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'It's scary for your average person': Maritimers react to latest rise in key interest rate


It's a rate hike many had braced themselves for. The Bank of Canada upped its key interest rate by 0.75 per cent on Wednesday.

It now sits at 3.25 per cent, and plenty of people still took it as a shock.

"It's scary for your average person, for sure,” said Jenna Lahey, CEO of the Cape Breton Regional Chamber of Commerce.

Lahey said another rise in the key lending rate is tough news in an economically depressed area.

She added that if it's an effort to decrease spending, that’s something we've already seen, thanks to inflation.

"If you have to pay more just to survive, whether it's your mortgage or groceries or fuel, you're spending less money on other things,” Lahey said. “So you'll see entertainment costs coming way down. You'll see businesses that are in those certain fields maybe seeing fewer customers."

Patrick de la Mirande, an economics professor at Cape Breton University, said while the Central Bank is upping its interest rate to try and control inflation -- the move comes with its own problems.

"The biggest impact will be on the debt of some people,” he said. "The cost of loans will increase in the future. People could struggle to pay back their mortgage and in the long run, that could impact the possibility of these people to remain in their house."

Leah Zlatkin, a mortgage broker based in Toronto, says people who already have a mortgage will see an increase in their monthly payment or in the amount of time left in their term.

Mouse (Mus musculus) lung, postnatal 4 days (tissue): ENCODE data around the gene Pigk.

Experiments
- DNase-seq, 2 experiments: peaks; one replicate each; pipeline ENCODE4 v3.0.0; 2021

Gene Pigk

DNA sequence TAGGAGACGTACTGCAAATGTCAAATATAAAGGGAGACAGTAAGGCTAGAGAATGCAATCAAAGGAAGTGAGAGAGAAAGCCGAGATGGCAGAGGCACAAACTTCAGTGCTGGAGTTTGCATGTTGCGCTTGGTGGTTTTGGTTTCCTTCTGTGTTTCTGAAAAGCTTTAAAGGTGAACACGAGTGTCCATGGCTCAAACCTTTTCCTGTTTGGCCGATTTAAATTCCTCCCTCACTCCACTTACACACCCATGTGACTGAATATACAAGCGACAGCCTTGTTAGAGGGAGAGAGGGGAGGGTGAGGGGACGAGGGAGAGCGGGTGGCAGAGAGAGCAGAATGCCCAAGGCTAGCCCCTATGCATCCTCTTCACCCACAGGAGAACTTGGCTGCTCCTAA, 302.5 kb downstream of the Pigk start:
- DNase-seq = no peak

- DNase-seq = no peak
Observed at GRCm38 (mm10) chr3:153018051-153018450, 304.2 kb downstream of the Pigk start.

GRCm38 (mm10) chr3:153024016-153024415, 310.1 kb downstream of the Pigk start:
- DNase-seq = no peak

Zlatikin has some advice for first-time home buyers.

"There are some lenders that are still going to allow you to use yesterday's qualifying rate to qualify today,” she said. “So if you're interested in purchasing something in the next 90 days, get your applications in today."

Experts say while some had already budgeted for the key rate increase, others will suddenly be forced to reassess their spending habits -– something that’s particularly difficult for those in lower-income brackets.

Still, there may be some good news.

"We can expect the last interventions of the Bank of Canada to have an impact on the market,” de la Mirande said. “So we can see a stabilization of the inflation."

De la Mirande added there are signs of that already, but for those feeling the financial squeeze now it may be cold comfort.

He predicts that while the rate of inflation may go down in the not-too-distant future, it may take two-to-three years for interest rates to do the same. Top Stories

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